But when abortion rights do come up in our conversations, the results can still be unexpected.

For example, we spoke to Jennifer Ann, a 47-year-old white female voter from Smyrna, Georgia, whose top issue was health care. When we started the conversation, she was voting for Republican incumbent Brian Kemp for governor and was undecided for the Senate race. After the canvasser compared the candidates’ records on health care, she said, “Herschel Walker is a joke” who doesn’t understand what the office is about and she believed Walker “doesn’t respect women and their reproductive rights.” She is now voting for Warnock — but told us that she still backs Kemp over Abrams. Remember that in 2019, Kemp signed a state law banning abortion after the 6th week of pregnancy. What voters make of the information they hear does not always follow a straight line of reasoning.

When we look at the polling averages, we see that this uptick in focus on abortion rights tracks the widening of Warnock’s margin over Walker, but as the fuller basket of Democratic-leaning issues declines, the race tightened. 


But we can also look at where the shift toward inflation advantages the Republicans. From shortly after Michigan’s primary election in August, the salience of the top GOP-leaning issues — inflation and the economy — increased by more than 10 points among our canvass sample. At the same time, Democrat Gretchen Whitmer’s lead over the GOP’s Tudor Dixon narrowed.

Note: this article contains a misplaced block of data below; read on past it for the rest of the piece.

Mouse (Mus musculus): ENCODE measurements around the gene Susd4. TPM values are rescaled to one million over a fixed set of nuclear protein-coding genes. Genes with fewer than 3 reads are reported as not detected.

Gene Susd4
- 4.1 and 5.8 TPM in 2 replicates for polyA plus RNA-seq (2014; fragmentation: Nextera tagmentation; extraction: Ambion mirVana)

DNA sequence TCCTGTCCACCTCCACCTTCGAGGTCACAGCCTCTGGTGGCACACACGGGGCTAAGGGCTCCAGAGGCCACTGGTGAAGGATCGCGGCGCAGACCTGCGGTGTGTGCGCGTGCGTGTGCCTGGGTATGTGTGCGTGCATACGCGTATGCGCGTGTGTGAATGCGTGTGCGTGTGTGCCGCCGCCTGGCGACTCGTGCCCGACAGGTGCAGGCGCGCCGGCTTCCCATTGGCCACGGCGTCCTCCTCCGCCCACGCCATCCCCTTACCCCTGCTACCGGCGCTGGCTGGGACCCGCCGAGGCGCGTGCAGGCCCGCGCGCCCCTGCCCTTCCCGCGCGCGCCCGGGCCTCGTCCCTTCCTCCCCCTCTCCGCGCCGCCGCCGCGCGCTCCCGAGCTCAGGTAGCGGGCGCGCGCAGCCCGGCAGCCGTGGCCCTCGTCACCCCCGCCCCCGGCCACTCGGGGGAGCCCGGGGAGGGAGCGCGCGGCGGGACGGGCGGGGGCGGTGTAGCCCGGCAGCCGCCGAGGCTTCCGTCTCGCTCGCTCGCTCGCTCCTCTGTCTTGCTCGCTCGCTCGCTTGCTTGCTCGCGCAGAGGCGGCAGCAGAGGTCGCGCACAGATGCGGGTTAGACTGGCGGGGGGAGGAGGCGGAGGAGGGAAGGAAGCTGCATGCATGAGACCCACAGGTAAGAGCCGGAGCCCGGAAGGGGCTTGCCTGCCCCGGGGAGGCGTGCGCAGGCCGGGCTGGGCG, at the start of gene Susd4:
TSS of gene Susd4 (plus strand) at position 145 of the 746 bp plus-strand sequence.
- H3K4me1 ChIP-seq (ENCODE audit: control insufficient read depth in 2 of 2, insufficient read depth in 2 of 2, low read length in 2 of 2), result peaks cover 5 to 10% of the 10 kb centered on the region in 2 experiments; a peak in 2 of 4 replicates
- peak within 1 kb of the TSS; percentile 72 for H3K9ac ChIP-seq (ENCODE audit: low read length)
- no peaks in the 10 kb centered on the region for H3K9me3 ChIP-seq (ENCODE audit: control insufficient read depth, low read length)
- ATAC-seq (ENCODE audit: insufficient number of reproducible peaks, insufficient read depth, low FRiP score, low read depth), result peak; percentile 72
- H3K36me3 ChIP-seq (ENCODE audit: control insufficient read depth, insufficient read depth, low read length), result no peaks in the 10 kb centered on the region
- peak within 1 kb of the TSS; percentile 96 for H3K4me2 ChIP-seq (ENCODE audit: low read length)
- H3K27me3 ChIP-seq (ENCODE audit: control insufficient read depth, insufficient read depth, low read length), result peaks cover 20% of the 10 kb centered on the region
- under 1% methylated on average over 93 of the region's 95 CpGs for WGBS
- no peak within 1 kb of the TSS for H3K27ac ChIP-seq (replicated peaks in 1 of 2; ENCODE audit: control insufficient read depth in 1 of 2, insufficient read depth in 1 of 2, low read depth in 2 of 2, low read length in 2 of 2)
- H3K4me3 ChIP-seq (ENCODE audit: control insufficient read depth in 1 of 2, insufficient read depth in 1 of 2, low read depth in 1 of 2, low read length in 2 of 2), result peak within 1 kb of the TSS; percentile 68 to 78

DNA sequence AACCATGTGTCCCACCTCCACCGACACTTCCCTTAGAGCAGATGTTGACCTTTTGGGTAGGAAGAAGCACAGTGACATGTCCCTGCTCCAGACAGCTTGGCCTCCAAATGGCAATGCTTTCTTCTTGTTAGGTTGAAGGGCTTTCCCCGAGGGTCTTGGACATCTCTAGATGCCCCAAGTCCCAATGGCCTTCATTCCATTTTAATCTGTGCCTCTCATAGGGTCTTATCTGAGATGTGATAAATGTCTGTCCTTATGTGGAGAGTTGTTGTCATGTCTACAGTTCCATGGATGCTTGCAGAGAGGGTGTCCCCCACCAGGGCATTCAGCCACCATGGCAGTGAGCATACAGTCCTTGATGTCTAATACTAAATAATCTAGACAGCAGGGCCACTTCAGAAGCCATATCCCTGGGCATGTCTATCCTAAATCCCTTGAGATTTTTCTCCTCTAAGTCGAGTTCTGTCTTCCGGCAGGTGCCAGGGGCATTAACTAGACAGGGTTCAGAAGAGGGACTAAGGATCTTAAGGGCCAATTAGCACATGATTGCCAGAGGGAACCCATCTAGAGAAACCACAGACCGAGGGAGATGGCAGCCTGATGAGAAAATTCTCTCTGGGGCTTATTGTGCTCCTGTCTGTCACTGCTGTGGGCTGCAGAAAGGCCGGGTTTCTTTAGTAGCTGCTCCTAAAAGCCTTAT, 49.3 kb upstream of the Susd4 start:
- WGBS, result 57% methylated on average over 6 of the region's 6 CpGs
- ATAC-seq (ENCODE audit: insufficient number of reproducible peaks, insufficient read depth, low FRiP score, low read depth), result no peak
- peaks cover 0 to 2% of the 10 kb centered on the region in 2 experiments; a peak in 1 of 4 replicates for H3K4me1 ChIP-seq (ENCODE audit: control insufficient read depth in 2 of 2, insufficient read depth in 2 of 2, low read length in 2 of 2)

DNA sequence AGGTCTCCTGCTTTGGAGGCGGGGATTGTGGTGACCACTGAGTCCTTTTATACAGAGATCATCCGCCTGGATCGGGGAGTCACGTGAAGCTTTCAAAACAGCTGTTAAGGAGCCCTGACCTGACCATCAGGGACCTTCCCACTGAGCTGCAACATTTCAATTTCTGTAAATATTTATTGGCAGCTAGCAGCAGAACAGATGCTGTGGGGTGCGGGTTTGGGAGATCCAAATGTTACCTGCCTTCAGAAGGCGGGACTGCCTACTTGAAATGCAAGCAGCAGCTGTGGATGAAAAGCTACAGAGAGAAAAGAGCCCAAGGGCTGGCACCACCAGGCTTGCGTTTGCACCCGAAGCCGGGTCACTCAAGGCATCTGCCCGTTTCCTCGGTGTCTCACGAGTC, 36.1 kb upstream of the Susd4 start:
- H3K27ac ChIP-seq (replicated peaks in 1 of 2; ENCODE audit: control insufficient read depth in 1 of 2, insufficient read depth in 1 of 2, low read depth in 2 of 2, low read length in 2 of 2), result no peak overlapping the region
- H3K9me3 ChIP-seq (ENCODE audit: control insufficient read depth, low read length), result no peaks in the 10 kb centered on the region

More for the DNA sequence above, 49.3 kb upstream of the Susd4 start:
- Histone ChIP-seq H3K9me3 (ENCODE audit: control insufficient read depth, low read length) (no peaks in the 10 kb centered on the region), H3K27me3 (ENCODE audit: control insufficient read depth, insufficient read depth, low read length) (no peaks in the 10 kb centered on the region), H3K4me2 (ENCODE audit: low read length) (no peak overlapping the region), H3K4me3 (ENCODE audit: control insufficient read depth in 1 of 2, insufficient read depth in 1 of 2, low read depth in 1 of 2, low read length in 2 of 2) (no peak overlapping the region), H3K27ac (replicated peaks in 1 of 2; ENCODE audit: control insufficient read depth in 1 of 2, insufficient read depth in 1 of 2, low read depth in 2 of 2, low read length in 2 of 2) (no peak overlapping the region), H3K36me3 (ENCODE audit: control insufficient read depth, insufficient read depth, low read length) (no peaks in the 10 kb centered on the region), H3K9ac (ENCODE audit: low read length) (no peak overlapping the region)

In September, 22% of television campaign ads were about inflation. That month and through the second week of October, focus on inflation surged to become the top concern of nearly a quarter of our sample. At the same time, Whitmer’s Labor Day lead of 11 points in the polling averages further narrowed to 8.5 points by Oct. 17th.

These relationships between issue focus and vote choice are not 1-to-1, but are often correlated. [See more issue trends in other battleground states here .] 

The broader trend is what we are up against. When we look at the gubernatorial and Senate contests across Arizona, Georgia, Michigan and Pennsylvania collectively, it’s clear that the political climate has shifted in favor of Republican candidates, in correlation with the set of issues that voters care most about (although that issue momentum is showing some signs of leveling off).


But as the examples above show, massive spending on television ads is not always a reliable way to influence the issue landscape. So what are our other options? As you likely guessed, our answer is to connect with voters on a personal level, share with them our common experiences and concerns, and invite them to join us in action. Our canvass and digital organizers do it every day at a nearly industrial scale, measurably influencing partisan and issue concerns. But we also have a legion of dedicated activists who use another of the most old-fashioned of strategies — sharing a personal experience about their own concerns with a working-class voter in the form of a letter.